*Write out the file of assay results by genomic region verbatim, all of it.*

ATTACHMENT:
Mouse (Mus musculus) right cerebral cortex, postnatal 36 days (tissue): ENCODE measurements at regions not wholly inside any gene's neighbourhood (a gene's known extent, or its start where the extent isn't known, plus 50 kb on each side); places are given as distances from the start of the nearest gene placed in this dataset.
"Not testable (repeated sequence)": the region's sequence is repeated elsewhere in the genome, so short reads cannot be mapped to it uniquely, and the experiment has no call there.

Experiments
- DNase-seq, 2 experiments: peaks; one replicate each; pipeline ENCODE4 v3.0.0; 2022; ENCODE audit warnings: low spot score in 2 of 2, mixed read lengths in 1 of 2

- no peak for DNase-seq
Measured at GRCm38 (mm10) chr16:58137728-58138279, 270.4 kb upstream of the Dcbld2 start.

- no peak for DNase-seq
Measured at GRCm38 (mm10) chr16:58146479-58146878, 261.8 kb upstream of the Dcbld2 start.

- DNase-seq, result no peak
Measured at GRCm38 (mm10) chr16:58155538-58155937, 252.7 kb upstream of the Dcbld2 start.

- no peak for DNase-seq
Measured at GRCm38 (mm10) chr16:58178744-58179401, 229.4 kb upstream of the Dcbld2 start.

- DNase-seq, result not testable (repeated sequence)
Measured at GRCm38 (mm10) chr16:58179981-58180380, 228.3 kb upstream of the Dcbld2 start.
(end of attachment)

Mouse (Mus musculus) right cerebral cortex, postnatal 36 days (tissue): ENCODE measurements at regions not wholly inside any gene's neighbourhood (a gene's known extent, or its start where the extent isn't known, plus 50 kb on each side); places are given as distances from the start of the nearest gene placed in this dataset.
"Not testable (repeated sequence)": the region's sequence is repeated elsewhere in the genome, so short reads cannot be mapped to it uniquely, and the experiment has no call there.

Experiments
- DNase-seq, 2 experiments: peaks; one replicate each; pipeline ENCODE4 v3.0.0; 2022; ENCODE audit warnings: low spot score in 2 of 2, mixed read lengths in 1 of 2

- no peak for DNase-seq
Measured at GRCm38 (mm10) chr16:58137728-58138279, 270.4 kb upstream of the Dcbld2 start.

- no peak for DNase-seq
Measured at GRCm38 (mm10) chr16:58146479-58146878, 261.8 kb upstream of the Dcbld2 start.

- DNase-seq, result no peak
Measured at GRCm38 (mm10) chr16:58155538-58155937, 252.7 kb upstream of the Dcbld2 start.

- no peak for DNase-seq
Measured at GRCm38 (mm10) chr16:58178744-58179401, 229.4 kb upstream of the Dcbld2 start.

- DNase-seq, result not testable (repeated sequence)
Measured at GRCm38 (mm10) chr16:58179981-58180380, 228.3 kb upstream of the Dcbld2 start.